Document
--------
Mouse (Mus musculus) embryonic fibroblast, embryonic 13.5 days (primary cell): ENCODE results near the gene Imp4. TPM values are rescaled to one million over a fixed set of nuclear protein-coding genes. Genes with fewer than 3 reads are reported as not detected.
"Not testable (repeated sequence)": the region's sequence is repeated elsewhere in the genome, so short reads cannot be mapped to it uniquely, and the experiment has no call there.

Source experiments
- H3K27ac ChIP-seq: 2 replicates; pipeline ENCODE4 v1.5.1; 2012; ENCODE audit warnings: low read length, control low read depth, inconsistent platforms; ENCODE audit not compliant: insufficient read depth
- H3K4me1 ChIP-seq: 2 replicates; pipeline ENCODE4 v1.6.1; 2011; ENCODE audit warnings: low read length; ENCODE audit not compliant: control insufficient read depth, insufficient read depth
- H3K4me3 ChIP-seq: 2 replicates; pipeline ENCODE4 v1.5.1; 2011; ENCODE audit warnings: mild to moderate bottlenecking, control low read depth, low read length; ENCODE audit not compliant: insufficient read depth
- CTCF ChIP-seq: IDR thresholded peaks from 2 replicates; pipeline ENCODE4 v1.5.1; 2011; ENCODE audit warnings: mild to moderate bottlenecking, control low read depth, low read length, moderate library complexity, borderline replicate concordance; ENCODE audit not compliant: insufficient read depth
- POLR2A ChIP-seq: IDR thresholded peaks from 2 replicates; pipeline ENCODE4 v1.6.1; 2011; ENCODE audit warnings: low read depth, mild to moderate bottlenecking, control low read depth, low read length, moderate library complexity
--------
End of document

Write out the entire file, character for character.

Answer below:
Mouse (Mus musculus) embryonic fibroblast, embryonic 13.5 days (primary cell): ENCODE results near the gene Imp4. TPM values are rescaled to one million over a fixed set of nuclear protein-coding genes. Genes with fewer than 3 reads are reported as not detected.
"Not testable (repeated sequence)": the region's sequence is repeated elsewhere in the genome, so short reads cannot be mapped to it uniquely, and the experiment has no call there.

Source experiments
- H3K27ac ChIP-seq: 2 replicates; pipeline ENCODE4 v1.5.1; 2012; ENCODE audit warnings: low read length, control low read depth, inconsistent platforms; ENCODE audit not compliant: insufficient read depth
- H3K4me1 ChIP-seq: 2 replicates; pipeline ENCODE4 v1.6.1; 2011; ENCODE audit warnings: low read length; ENCODE audit not compliant: control insufficient read depth, insufficient read depth
- H3K4me3 ChIP-seq: 2 replicates; pipeline ENCODE4 v1.5.1; 2011; ENCODE audit warnings: mild to moderate bottlenecking, control low read depth, low read length; ENCODE audit not compliant: insufficient read depth
- CTCF ChIP-seq: IDR thresholded peaks from 2 replicates; pipeline ENCODE4 v1.5.1; 2011; ENCODE audit warnings: mild to moderate bottlenecking, control low read depth, low read length, moderate library complexity, borderline replicate concordance; ENCODE audit not compliant: insufficient read depth
- POLR2A ChIP-seq: IDR thresholded peaks from 2 replicates; pipeline ENCODE4 v1.6.1; 2011; ENCODE audit warnings: low read depth, mild to moderate bottlenecking, control low read depth, low read length, moderate library complexity